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We Don't Farm Because It's Trendy; We Farm as Resistance, For Healing and Sovereignty

Farming is not new to Black people

For more than 150 years, from the rural South to northern cities, Black people have used farming to build self-determined communities and resist oppressive structures that tear them down.

Today, agriculture still serves an important role in the lives of Black people, which is why we see urban agriculture projects and programs in Philadelphia, Detroit, and Washington D.C. and other cities across the United States. In all of these cities, there are Black-led organizations cultivating food and land sovereignty by helping individuals and communities regain agency and ownership over their food system.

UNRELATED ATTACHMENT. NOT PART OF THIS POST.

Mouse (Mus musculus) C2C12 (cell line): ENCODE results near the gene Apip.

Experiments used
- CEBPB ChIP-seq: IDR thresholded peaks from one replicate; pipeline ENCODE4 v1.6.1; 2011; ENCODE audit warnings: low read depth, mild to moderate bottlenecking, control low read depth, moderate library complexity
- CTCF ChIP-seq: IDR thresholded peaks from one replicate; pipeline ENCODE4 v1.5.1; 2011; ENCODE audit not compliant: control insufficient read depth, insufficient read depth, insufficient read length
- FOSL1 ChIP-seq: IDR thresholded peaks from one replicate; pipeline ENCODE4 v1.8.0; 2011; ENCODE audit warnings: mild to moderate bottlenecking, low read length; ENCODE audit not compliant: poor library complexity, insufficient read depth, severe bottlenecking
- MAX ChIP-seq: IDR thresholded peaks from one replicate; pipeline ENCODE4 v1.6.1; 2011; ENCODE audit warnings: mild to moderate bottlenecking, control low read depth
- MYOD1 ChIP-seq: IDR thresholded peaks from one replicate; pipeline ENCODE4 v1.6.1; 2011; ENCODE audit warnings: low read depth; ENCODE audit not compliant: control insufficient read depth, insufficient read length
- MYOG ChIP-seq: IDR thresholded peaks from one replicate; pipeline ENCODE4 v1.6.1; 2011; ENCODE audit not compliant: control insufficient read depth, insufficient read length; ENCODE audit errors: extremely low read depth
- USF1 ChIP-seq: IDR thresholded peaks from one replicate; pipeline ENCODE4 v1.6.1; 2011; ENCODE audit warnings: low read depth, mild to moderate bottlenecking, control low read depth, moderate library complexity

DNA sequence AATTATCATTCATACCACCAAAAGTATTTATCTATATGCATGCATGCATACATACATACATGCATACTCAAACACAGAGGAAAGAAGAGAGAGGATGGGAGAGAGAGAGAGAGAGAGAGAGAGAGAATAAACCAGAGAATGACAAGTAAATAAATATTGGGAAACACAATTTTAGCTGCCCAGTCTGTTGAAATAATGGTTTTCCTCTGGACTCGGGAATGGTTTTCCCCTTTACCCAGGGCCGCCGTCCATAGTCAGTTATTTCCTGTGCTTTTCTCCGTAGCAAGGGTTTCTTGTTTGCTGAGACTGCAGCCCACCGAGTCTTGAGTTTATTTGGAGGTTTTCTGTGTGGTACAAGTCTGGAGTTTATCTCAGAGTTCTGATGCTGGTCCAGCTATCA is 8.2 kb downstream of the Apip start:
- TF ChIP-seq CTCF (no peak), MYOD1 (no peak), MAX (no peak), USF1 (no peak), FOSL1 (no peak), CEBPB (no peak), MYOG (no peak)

My journey in food and land work began long before I was born. My ancestors were enslaved Africans forced to farm under abhorrent conditions in South Carolina, Texas, and Georgia. In 2012, I started my first professional job working at a food justice and nutrition education non-profit in Philadelphia. I worked with youth from across West Philly to explore connections between food, agriculture, culture, sustainability, and leadership.

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